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kevinreeve
Join Date: 1/2/2008
3/29/2008 5:38:17 AM 
I am going to purchase some different accessory cord for testing. I suspect Maxim Technical Cord will work best as it is more flexible than kevlar, but I bet one of them will cut better than paracord. I recommend Paracord because it is available to military guys.

Here is the link for Maxim. http://www.backcountrygear.com/catalog/climbdetail.cfm/MAX105

Paracord works way better that bootlaces. Somebody come up with something you could put into some stripped out paracord to make it bullet proof.



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T.A.L. "Dozer"
Join Date: 3/14/2008
3/29/2008 9:19:51 AM Spectra
I find that spectra cord works the best and comes in various colors to blend in with clothing and footwear. The para cord (550 cord) blows. It may be good for training or a pinch, but not your life.

Cheers,
Troy



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T.A.L. "Dozer"
Join Date: 3/14/2008
3/29/2008 9:33:09 AM Spectra VS Tech
I guess I should have addressed this in the last post. There is varies companies that make cord stronger then Spectra but they are either to stiff or to supple. With Tech Cord it is just to “loose”. You need to have enough stiffness to “lace” the cord into or through various places while blind folded or hooded and restrained with limited dexterity. So stiffness is a major factor. You have to balance the strength or cutting ability with stiffness. Hope this clarifies my recommendation.

Cheers,
Troy



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kevinreeve
Join Date: 1/2/2008
4/1/2008 8:43:00 PM 
Should have known. Troy has forgotten more than I will ever know. Saves me the research. Now if I can find it in the right color to match my desert boots and my belt. Must have the right look you know... LOL. Actually what I read said that spectra was less heat resistant than the Maxim, but that the Maxim was pretty stiff and did not take knots well. So I will buy some Spectra and let you know.



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The Green Arrow
Join Date: 3/15/2008
6/5/2008 7:27:23 AM 
At what point do the flexicuffs become too thick to break? We found a REALLY thick pair and my buddy tried to snap out of them like on the video on your site, but he failed (painfully). Once folks (anyone wanting to handcuff you quickly) realize the thinner flexicuffs are easy to break, do they switch up to thicker ones? How many folks know about the "latest generation technology" in flexicuffs? Are these now readily available and have they replaced the easier/thinner units?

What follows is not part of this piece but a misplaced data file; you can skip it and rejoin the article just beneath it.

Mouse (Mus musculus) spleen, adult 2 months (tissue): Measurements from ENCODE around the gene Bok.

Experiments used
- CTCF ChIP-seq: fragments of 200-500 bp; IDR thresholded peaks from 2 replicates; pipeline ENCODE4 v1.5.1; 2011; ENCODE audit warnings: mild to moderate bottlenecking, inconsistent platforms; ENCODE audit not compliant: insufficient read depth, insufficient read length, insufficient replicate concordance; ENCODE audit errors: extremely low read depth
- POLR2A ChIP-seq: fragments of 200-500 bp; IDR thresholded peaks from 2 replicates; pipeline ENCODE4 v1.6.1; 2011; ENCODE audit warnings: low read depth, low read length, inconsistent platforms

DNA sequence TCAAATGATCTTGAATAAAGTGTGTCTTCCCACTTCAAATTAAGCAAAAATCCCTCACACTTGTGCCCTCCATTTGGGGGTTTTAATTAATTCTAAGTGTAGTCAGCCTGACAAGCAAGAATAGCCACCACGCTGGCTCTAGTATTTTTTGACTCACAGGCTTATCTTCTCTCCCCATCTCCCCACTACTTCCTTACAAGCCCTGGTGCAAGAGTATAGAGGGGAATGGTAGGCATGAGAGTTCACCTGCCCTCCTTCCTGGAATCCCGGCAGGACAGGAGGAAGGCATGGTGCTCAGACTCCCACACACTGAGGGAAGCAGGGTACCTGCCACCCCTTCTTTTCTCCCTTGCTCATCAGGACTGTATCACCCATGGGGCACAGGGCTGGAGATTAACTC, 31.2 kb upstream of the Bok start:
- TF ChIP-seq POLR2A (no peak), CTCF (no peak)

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Bumppo
Join Date: 3/14/2008
6/5/2008 12:47:11 PM 
According to my brother who is a state police officer, the new thick ones with the metal core are all they use in his organization...


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The Green Arrow
Join Date: 3/15/2008
6/5/2008 3:01:36 PM 
Assuming you can't break these, can they be burned through with parachord? Or does that metal strip center make this impossible?


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Bumppo
Join Date: 3/14/2008
6/5/2008 3:27:14 PM 
It took 2 pieces of paracord. I did this twice and got the same result.


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radishfarmer
Join Date: 3/1/2008
12/16/2008 2:57:04 PM Peerless handcuffs
Following my Urban Escape & Evasion course with onPoint Tactical, I purchased a series of locks and two sets of handcuffs in order to maintain critical skills taught during the course. I can pick most of the locks now, and I can easily pick the Smith and Wesson handcuffs. However, the Peerless handcuffs seem MUCH more difficult to pick. Has anyone else had similar experiences with Peerless handcuffs? And what's the secret to quickly picking this brand of handcuff? Thoughts?